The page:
Reports in the local media in the UK have said that UK government is mulling over possible drone registration as well as safety awareness courses for owners of the small unmanned aircraft so as to put an end to misuse of drones as well as ensure safety of people in general.
According to the BBC, the decision came in the backdrop of several reports of passenger jets being involved in near-miss incidents with drones in the UK. The Department of Transport in the UK says registration will be mandated for owners of drones weighing more than 250 grams. The drone safety awareness test will involve potential flyers having to “prove that they understand UK safety, security and privacy regulations”, it said.
The report says firm plan and time frame has to be worked out. The plans also include the extension of geo-fencing, in which no-fly zones are programmed into drones using GPS co- ordinates, around areas such as prisons and airports, it said.
Aviation minister Lord Martin Callanan said: “Our measures prioritise protecting the public while maximising the full potential of drones”.
“Increasingly, drones are proving vital for inspecting transport infrastructure for repair or aiding police and fire services in search and rescue operations, even helping to save lives.
“But like all technology, drones too can be misused. By registering drones and introducing safety awareness tests to educate users, we can reduce the inadvertent breaching of airspace restrictions to protect the public,” he said.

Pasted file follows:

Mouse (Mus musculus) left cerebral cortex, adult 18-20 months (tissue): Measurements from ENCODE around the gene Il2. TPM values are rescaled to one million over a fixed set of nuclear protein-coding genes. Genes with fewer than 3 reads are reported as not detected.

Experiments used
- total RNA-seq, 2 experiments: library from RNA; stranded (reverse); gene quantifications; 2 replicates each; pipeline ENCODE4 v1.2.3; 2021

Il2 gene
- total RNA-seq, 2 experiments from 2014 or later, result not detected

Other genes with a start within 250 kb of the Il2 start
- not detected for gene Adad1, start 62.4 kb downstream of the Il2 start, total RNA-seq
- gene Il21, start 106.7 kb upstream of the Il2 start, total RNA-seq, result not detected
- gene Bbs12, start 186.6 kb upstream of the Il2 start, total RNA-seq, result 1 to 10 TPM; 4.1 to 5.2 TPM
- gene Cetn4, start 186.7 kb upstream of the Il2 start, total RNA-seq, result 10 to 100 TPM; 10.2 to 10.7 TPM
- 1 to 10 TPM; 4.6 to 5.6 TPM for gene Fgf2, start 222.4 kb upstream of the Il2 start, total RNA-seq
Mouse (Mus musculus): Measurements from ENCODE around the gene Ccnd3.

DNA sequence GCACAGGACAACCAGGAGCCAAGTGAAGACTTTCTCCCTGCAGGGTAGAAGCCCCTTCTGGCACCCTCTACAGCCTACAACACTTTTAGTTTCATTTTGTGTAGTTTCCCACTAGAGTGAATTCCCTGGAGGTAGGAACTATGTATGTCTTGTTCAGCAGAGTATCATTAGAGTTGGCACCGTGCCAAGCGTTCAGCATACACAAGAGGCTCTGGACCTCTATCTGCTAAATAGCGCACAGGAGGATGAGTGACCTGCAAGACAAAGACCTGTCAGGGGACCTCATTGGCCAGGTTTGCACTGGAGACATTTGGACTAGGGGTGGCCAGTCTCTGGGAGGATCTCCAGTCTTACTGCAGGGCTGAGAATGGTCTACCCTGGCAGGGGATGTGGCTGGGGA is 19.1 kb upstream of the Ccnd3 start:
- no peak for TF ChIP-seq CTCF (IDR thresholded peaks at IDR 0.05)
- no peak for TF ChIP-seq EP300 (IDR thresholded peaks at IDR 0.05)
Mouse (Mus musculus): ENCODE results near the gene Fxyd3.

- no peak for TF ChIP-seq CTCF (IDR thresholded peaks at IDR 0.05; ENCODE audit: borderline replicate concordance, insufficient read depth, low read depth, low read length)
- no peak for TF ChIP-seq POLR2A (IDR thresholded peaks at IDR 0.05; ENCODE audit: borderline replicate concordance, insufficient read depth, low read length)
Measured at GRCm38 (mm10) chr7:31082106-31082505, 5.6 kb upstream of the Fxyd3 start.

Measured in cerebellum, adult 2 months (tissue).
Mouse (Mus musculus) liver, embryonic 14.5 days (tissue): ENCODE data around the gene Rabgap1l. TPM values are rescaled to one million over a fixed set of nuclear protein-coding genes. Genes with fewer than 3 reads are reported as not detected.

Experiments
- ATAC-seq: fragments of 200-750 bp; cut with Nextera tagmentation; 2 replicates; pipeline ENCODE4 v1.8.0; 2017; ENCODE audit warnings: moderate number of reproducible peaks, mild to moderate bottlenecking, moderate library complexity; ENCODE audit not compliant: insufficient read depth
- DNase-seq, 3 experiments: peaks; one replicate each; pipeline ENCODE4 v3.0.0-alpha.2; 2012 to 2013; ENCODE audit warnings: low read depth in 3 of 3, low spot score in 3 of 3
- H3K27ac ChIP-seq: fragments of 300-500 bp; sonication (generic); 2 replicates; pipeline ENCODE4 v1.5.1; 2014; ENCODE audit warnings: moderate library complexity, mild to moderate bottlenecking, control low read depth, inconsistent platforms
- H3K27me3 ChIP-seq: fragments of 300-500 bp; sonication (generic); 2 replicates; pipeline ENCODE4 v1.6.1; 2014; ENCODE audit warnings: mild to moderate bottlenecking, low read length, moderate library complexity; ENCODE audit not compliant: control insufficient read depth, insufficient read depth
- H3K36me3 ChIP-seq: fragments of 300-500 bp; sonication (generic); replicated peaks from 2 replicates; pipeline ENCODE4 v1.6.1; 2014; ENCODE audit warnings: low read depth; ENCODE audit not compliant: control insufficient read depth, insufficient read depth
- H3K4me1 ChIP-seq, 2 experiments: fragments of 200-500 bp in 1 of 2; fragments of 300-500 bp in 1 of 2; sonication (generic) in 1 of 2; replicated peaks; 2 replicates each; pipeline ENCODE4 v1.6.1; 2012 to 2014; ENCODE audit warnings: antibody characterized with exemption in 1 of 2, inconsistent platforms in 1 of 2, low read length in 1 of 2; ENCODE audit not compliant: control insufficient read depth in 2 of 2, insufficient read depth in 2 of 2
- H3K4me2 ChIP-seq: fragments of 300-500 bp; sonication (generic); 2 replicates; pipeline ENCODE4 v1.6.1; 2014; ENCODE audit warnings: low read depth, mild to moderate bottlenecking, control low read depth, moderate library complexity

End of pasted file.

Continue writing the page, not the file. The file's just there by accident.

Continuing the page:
In the US, similar registration rules in March were successfully challenged in court and as a result, they are not applicable to non-commercial flyers, the report said.
In November last year, a passenger jet approaching Heathrow Airport was involved in a near-miss incident with two drones, the first such recorded instance in the UK.
Scotland Yard was informed after the incident, but the drones’ operators were not found.
Authorities said that the incident had “compromised the safety of the aircraft”.
According to reports, there have been five near-misses between aircraft and drones in March, bringing the total number to 62 over the past 12 months.
Under the UK’s Civil Aviation Authority rules, drones must not be flown above 400 feet or near airports or airfields.
Last year, more than 3,456 incidents involving drones were recorded, compared to only 1,237 in 2015. The incidents include invasions of privacy, disputes between neighbours and prison smuggling.